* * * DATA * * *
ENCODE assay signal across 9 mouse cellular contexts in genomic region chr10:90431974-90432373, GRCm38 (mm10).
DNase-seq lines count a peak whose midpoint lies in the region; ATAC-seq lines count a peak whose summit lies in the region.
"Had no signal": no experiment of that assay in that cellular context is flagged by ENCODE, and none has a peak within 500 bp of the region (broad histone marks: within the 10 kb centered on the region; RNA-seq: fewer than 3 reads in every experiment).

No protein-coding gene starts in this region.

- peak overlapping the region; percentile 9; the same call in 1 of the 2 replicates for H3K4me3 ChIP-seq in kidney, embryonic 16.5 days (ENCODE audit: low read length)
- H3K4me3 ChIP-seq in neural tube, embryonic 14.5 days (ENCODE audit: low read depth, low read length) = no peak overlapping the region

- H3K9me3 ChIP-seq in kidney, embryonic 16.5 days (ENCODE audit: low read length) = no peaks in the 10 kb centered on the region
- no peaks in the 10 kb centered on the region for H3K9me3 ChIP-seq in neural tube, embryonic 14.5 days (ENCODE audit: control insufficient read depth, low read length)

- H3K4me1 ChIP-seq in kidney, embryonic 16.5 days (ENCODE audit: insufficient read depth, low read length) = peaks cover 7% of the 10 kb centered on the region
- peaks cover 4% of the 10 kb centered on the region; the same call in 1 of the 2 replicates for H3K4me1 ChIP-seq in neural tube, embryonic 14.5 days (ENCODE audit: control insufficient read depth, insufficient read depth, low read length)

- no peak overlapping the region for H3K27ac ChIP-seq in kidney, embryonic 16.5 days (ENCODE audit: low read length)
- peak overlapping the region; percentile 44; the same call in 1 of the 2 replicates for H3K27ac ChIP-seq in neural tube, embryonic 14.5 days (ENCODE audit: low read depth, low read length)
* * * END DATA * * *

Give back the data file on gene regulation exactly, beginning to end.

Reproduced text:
ENCODE assay signal across 9 mouse cellular contexts in genomic region chr10:90431974-90432373, GRCm38 (mm10).
DNase-seq lines count a peak whose midpoint lies in the region; ATAC-seq lines count a peak whose summit lies in the region.
"Had no signal": no experiment of that assay in that cellular context is flagged by ENCODE, and none has a peak within 500 bp of the region (broad histone marks: within the 10 kb centered on the region; RNA-seq: fewer than 3 reads in every experiment).

No protein-coding gene starts in this region.

- peak overlapping the region; percentile 9; the same call in 1 of the 2 replicates for H3K4me3 ChIP-seq in kidney, embryonic 16.5 days (ENCODE audit: low read length)
- H3K4me3 ChIP-seq in neural tube, embryonic 14.5 days (ENCODE audit: low read depth, low read length) = no peak overlapping the region

- H3K9me3 ChIP-seq in kidney, embryonic 16.5 days (ENCODE audit: low read length) = no peaks in the 10 kb centered on the region
- no peaks in the 10 kb centered on the region for H3K9me3 ChIP-seq in neural tube, embryonic 14.5 days (ENCODE audit: control insufficient read depth, low read length)

- H3K4me1 ChIP-seq in kidney, embryonic 16.5 days (ENCODE audit: insufficient read depth, low read length) = peaks cover 7% of the 10 kb centered on the region
- peaks cover 4% of the 10 kb centered on the region; the same call in 1 of the 2 replicates for H3K4me1 ChIP-seq in neural tube, embryonic 14.5 days (ENCODE audit: control insufficient read depth, insufficient read depth, low read length)

- no peak overlapping the region for H3K27ac ChIP-seq in kidney, embryonic 16.5 days (ENCODE audit: low read length)
- peak overlapping the region; percentile 44; the same call in 1 of the 2 replicates for H3K27ac ChIP-seq in neural tube, embryonic 14.5 days (ENCODE audit: low read depth, low read length)